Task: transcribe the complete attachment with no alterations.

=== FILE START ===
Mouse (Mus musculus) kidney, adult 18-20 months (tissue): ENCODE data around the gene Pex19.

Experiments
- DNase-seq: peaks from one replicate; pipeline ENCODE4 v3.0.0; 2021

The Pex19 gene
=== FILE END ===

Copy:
Mouse (Mus musculus) kidney, adult 18-20 months (tissue): ENCODE data around the gene Pex19.

Experiments
- DNase-seq: peaks from one replicate; pipeline ENCODE4 v3.0.0; 2021

The Pex19 gene